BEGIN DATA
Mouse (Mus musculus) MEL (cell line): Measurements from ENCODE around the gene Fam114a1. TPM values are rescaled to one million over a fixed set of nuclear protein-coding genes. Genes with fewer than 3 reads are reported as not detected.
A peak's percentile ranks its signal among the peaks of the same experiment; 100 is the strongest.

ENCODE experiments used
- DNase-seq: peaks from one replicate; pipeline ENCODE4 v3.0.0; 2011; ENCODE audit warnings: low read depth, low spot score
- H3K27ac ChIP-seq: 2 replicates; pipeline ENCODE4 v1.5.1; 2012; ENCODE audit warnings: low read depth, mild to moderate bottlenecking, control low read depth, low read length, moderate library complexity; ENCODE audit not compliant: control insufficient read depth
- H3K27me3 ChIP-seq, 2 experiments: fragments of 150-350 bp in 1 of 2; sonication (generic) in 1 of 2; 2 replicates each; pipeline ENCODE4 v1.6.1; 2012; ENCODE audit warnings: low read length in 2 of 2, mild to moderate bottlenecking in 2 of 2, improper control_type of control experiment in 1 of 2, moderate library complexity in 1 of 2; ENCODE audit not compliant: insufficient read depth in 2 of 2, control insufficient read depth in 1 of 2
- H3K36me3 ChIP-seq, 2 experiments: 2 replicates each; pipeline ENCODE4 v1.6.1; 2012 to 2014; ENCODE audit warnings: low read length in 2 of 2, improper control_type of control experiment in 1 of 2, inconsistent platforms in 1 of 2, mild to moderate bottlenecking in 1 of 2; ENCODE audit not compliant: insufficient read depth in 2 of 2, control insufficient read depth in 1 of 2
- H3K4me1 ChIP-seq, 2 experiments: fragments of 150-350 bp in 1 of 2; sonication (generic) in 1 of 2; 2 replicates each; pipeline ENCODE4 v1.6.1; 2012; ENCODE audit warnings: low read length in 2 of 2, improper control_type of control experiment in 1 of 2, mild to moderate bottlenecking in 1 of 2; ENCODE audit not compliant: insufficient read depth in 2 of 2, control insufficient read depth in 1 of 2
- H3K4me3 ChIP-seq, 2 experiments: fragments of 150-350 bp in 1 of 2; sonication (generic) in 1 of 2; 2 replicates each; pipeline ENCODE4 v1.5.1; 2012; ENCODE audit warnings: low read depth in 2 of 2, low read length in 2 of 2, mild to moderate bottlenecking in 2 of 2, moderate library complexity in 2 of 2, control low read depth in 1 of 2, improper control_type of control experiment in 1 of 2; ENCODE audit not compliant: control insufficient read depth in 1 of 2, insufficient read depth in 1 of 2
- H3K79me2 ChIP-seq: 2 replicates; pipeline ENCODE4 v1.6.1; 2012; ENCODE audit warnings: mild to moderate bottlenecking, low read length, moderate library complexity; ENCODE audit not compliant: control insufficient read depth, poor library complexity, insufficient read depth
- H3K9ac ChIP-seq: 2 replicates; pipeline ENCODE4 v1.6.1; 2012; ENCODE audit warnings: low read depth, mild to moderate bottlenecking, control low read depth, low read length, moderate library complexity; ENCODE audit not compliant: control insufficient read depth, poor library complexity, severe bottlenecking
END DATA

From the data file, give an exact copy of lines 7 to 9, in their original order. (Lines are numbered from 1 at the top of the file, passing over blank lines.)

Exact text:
- H3K36me3 ChIP-seq, 2 experiments: 2 replicates each; pipeline ENCODE4 v1.6.1; 2012 to 2014; ENCODE audit warnings: low read length in 2 of 2, improper control_type of control experiment in 1 of 2, inconsistent platforms in 1 of 2, mild to moderate bottlenecking in 1 of 2; ENCODE audit not compliant: insufficient read depth in 2 of 2, control insufficient read depth in 1 of 2
- H3K4me1 ChIP-seq, 2 experiments: fragments of 150-350 bp in 1 of 2; sonication (generic) in 1 of 2; 2 replicates each; pipeline ENCODE4 v1.6.1; 2012; ENCODE audit warnings: low read length in 2 of 2, improper control_type of control experiment in 1 of 2, mild to moderate bottlenecking in 1 of 2; ENCODE audit not compliant: insufficient read depth in 2 of 2, control insufficient read depth in 1 of 2
- H3K4me3 ChIP-seq, 2 experiments: fragments of 150-350 bp in 1 of 2; sonication (generic) in 1 of 2; 2 replicates each; pipeline ENCODE4 v1.5.1; 2012; ENCODE audit warnings: low read depth in 2 of 2, low read length in 2 of 2, mild to moderate bottlenecking in 2 of 2, moderate library complexity in 2 of 2, control low read depth in 1 of 2, improper control_type of control experiment in 1 of 2; ENCODE audit not compliant: control insufficient read depth in 1 of 2, insufficient read depth in 1 of 2